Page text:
7 Quick Takes on 9/11, Captain America, and the Death Penalty


— 1 —


Never forget.

— 2 —

On a much lighter yet still patriotic note, I have learned that Captain America is the most Catholic superhero. (Yes, I’ve heard of Nightcrawler; he seems to be struggling with forgiveness and acknowledging that he is forgiven.)

I’ve been following the Ascension Presents video series for a few weeks. Fr. Mike Schmitz is such a great presenter that I follow basically everything he does. His argument contains references to several classic heresies, so there’s definitely some deeper theological insights within the discussion of men in tights. Check it out.

— 3 —

I was practicing the “survival dance” I mentioned a few weeks ago when I had a sudden epiphany: it’s bachata! The basic step in bachata is exactly the one James Joseph demonstrates in that video. Bachata can also go forwards and backwards, and you can add some turns along the same line (an invisible dance line; not “in the same line of thinking”).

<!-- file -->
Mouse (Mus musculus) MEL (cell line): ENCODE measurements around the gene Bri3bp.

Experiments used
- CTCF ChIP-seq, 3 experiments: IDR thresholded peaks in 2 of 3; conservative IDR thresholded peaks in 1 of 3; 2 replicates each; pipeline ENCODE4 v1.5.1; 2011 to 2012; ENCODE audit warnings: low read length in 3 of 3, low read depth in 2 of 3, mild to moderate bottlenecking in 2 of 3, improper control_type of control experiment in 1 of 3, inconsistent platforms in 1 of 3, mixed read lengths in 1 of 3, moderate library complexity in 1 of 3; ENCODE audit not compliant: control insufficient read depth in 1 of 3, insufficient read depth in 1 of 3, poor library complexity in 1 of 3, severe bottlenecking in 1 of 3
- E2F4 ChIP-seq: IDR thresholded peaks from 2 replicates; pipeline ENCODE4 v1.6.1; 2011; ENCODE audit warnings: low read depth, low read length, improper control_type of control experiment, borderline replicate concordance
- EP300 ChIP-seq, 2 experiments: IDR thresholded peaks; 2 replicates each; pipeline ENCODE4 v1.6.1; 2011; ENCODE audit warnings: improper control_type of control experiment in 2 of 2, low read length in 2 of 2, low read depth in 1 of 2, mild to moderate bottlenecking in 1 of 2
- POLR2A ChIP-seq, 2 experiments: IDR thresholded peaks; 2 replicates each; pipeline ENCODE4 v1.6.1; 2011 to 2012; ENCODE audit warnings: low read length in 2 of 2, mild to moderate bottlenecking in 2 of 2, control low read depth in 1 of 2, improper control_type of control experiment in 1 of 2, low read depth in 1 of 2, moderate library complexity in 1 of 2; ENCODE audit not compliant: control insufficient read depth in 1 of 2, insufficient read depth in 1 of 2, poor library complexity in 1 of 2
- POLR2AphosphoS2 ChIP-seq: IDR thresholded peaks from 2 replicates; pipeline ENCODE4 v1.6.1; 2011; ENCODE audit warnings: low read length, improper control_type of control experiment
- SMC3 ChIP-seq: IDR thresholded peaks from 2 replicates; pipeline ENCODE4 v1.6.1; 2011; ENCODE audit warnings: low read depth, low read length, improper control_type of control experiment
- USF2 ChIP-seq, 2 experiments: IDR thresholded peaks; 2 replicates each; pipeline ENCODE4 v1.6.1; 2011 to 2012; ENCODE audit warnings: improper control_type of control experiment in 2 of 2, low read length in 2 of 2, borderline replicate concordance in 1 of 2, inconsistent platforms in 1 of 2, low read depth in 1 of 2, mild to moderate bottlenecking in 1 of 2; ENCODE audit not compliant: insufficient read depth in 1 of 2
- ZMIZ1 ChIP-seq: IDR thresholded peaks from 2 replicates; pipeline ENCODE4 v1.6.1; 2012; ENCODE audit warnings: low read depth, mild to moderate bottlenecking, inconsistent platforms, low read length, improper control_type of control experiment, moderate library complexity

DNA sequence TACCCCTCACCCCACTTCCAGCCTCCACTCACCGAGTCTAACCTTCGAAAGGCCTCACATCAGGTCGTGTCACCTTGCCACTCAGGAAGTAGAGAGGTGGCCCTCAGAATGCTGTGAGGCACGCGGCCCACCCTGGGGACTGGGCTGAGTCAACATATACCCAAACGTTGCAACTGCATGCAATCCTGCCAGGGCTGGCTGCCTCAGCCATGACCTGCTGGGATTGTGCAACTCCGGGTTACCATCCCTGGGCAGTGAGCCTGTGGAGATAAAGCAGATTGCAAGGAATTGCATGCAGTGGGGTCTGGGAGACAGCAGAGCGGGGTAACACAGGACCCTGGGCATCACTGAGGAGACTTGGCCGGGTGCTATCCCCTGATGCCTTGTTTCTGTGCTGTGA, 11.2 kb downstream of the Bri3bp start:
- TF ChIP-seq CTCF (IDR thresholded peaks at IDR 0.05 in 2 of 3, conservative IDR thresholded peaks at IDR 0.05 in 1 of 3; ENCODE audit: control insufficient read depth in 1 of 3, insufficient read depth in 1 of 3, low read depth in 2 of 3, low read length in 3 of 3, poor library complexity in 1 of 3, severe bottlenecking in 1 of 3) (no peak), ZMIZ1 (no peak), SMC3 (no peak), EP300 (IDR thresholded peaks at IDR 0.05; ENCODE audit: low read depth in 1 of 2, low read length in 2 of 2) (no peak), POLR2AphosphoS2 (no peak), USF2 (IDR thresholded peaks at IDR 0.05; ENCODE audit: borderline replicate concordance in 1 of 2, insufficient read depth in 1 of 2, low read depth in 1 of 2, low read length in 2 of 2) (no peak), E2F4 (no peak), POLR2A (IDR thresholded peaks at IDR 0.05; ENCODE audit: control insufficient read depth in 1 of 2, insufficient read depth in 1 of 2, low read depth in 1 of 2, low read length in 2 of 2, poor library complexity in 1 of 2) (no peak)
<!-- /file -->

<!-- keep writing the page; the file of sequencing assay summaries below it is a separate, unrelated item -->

So there’s a bonus to the survival dance: if you learn it and master it, you can also learn some other bachata moves to spice it up.

— 4 —

“Today the death penalty is inadmissible, no matter how serious the crime of the condemned. It is an offense against the inviolability of life and the dignity of the human person that contradicts God’s plan for man and society and His merciful justice, and it impedes fulfilling the just end of the punishments. It does not do justice to the victims, but foments vengeance.” —Pope Francis, Letter to the International Commission Against the Death Penalty

— 5 —